How do you protect yourself from winter blues?

Do the short white and gray days, and long black nights of winter give you the blues? If you find yourself sadder and less motivated during the winter, you may be struggling with SAD (seasonal affective disorder) also known as seasonal depression.

SAD is a form of depression that affects people at the same time each year, typically during the shorter days of late fall through winter.

There are things you can do to protect yourself from the winter blues and improve the seemingly endless season. Here are some suggestions.

Acknowledge. They say forewarned is forearmed, right? Well, acknowledging that a rough patch likely lies ahead can motivate you to take it on, not just let it take you by surprise (when it really isn’t) and swamp you. If you think you’ll just be fine this year, that it’s all good and it won’t get the better of you, you’re setting yourself up to make it worse than it needs to be. If you expect it to be fine with no changes on your part, you’ll feel betrayed when the depression slips in. If you feel like you’ve failed, you’ll feel worse. Vicious cycle. Know it’s coming. Have a plan. But don’t dwell on it. I’ve fallen into that trap; you can read more about it here.

Move. You’ve probably heard it. Because it’s true. Physical activity is great for elevating and maintaining mood. Exercise is a great antidepressant. For some, regular exercise is just as effective. And here’s an important factor to acknowledging the winter blues are a possibility. Establishing an exercise regimen before the days get shorter will not only be way easier than after your motivation bottoms out, it will also give you a better chance to be as healthy as possible. Don’t underestimate the benefits of walking. My healthy addiction over the cold-weather months? Walking the indoor track at the local high school, open to the public in the evening of school days.

Emerge. You know how short days are linked to SAD? Well, lack of sunlight seems to be the largest part of the issue. So, while my indoor-track habit has had great effects on my emotional and physical health (unexpectedly much on my waistline, but that’s a different blog post… Though feeling we’re looking our best does have a positive impact on our mood, so…), walking outdoors when weather permits during daylight hours, can have an even better effect. Cross-country skiing. Snowshoeing. Two good options to get both aerobic exercise and sunlight.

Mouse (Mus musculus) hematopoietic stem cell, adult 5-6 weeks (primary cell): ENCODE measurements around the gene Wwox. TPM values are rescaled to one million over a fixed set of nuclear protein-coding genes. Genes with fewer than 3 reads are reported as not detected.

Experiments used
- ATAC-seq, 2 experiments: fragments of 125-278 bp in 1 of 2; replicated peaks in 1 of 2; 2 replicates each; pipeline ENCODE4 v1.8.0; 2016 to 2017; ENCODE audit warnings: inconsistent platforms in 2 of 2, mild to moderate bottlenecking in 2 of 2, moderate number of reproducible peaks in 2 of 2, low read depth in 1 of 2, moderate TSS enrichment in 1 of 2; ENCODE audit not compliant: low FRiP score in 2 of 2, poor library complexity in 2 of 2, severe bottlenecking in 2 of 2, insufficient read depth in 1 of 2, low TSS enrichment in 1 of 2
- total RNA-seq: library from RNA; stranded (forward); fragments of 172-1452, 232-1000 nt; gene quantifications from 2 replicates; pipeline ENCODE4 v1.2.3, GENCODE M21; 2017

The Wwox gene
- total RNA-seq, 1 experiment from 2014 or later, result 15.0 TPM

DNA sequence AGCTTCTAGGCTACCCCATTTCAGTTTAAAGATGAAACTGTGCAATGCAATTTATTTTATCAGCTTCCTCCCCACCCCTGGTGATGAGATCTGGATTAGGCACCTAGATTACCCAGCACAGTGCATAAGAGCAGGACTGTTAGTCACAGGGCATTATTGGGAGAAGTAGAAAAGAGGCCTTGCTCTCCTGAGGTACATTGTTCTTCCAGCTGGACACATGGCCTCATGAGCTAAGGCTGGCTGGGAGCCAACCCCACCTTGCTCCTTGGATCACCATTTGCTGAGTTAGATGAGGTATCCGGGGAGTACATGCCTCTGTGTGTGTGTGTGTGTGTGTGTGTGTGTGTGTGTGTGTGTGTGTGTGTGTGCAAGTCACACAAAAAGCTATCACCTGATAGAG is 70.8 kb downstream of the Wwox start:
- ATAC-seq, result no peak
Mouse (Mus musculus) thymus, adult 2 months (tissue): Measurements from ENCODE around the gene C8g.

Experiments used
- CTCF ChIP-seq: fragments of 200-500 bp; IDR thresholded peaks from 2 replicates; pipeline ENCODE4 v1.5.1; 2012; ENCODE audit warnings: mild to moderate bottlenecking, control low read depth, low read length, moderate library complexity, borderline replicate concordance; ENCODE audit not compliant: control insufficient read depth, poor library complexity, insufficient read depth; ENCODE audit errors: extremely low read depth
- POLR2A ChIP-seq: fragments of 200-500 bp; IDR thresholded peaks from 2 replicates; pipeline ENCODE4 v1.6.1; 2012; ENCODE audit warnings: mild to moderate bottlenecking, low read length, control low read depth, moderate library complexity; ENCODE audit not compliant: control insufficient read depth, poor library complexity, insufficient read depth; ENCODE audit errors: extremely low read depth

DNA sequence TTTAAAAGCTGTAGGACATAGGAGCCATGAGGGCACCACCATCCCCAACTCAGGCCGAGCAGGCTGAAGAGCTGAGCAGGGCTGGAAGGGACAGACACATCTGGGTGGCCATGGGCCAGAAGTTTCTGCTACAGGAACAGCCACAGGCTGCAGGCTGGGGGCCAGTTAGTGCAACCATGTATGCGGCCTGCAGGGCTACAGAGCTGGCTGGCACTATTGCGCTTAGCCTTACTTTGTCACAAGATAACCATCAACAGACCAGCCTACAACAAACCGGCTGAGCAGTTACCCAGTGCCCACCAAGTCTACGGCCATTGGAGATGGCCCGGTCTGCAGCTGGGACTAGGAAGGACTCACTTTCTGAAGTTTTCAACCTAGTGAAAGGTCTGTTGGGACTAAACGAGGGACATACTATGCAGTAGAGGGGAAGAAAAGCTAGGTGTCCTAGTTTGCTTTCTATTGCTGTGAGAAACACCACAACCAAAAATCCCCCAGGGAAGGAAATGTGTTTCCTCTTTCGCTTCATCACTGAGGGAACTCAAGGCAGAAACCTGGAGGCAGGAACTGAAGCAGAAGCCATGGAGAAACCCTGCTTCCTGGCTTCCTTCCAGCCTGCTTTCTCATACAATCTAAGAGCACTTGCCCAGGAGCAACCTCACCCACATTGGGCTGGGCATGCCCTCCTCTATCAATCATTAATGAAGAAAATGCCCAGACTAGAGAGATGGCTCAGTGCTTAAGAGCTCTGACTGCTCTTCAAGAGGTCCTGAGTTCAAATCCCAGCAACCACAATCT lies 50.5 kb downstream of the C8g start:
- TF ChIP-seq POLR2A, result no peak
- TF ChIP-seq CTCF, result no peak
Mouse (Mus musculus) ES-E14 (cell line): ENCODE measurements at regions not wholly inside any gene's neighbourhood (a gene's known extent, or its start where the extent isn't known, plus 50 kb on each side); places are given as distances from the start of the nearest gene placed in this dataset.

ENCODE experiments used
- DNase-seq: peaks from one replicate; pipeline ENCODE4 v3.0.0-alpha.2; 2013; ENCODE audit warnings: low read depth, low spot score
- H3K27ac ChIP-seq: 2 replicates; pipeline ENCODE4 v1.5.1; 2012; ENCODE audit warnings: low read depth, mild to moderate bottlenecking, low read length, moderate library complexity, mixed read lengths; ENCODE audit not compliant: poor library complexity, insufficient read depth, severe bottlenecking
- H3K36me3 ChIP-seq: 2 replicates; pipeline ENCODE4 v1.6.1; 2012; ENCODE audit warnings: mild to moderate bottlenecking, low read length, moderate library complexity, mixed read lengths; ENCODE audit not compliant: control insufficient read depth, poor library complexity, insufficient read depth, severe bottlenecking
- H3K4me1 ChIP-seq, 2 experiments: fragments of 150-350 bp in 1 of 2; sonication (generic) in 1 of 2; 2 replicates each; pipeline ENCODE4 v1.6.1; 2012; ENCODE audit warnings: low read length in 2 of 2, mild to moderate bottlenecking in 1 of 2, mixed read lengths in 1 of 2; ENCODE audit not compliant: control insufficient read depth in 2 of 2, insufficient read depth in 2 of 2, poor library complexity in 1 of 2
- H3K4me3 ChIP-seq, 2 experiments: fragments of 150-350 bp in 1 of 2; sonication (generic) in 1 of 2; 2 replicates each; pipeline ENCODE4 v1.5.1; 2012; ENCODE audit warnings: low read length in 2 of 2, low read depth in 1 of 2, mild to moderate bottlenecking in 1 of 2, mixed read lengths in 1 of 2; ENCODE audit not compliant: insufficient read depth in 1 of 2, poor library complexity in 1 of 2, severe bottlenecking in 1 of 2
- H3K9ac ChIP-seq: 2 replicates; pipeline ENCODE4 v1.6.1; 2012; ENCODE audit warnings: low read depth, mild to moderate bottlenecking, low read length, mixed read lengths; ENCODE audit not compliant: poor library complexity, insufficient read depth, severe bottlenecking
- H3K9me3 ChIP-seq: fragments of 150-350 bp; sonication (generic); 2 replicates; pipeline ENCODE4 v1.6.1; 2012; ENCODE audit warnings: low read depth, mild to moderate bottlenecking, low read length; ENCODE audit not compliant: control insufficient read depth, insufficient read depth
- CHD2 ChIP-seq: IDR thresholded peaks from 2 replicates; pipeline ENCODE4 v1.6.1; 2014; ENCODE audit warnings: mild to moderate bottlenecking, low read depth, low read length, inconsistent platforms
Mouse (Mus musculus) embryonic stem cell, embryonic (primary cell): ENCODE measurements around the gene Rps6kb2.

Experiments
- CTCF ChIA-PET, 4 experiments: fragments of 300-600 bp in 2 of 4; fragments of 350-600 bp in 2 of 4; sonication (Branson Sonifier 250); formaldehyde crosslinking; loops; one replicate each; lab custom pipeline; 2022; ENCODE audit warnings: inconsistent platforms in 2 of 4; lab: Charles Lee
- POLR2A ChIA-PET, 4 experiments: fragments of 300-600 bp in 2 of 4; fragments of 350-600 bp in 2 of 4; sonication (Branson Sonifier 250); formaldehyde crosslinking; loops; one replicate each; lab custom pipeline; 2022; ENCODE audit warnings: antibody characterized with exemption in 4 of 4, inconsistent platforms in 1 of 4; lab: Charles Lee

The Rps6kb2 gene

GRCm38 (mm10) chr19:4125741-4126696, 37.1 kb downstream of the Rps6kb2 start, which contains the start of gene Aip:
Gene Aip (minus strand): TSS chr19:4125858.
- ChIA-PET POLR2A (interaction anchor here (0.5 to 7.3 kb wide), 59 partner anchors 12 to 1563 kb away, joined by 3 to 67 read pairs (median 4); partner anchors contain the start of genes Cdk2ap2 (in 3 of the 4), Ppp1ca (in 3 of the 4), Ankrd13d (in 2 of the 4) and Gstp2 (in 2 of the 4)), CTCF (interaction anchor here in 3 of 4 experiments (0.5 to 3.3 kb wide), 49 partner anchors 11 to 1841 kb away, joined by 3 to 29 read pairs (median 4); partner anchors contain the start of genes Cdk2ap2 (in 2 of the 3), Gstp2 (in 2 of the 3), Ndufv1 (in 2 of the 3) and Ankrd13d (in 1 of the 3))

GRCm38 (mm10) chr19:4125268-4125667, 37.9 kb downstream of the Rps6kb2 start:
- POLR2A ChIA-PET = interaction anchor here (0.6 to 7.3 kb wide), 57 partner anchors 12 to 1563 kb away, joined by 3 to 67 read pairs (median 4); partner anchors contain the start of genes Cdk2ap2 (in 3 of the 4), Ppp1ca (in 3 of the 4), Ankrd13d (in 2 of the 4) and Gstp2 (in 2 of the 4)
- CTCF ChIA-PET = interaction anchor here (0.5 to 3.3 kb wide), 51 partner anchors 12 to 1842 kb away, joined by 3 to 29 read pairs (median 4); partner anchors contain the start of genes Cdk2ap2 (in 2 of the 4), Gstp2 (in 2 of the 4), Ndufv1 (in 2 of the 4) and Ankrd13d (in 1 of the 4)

Supplement. One important function of sunlight is vitamin D synthesis. Our bodies need sufficient vitamin D for various areas of health, including mental health and mood regulation. There are three ways for us to get it: food, sun exposure, and supplements. We generally don’t eat enough foods that are naturally good sources. Milk, various cereals, and many brands of orange juice are fortified with vitamin D. But sun exposure is an important factor in maintaining healthy levels. As most diets don’t include sufficient sources of vitamin D, and it’s particularly difficult to get enough skin sun exposure in winter, taking a vitamin D supplement is important.

Associate. It’s important to get up and get moving. It’s important to get outside. It’s also important to get up and go out to see others. It’s difficult to make the effort to socialize when everything requires so much effort. But we’re wired for relationship. We’re not as healthy on our own. While social media is okay to keep in touch with friends and relatives far away (and really bad for making you feel worse if you’re comparing your life to carefully curated images and posts that promote image over reality), it doesn’t compare to being with people. IRL as they say.

Remember. It may feel like it, but winter really doesn’t last forever. Spring returns. You won’t always feel the ache of cold seeping into your bones. Soon you won’t have to both wake and eat dinner in the dark. Sunshine and warmth aren’t just a distant memory, but are on their way back to warm your body, heart, mind, and soul.


So, want to protect yourself from winter blues? Don’t trust your feelings, but get ahead of them and take charge. It’s tempting to stay holed up when it’s cold, but we need to get up and get moving. Inside and outside, to help our mood. If we start feeling depressed, it’s tempting to isolate. But doing so just gets us more stuck in the sadness we want to escape.

We’ve got this. It might not be perfect, but we can do our best to be as healthy as possible.


Care to share ways you protect yourself from winter blues? Comment below!

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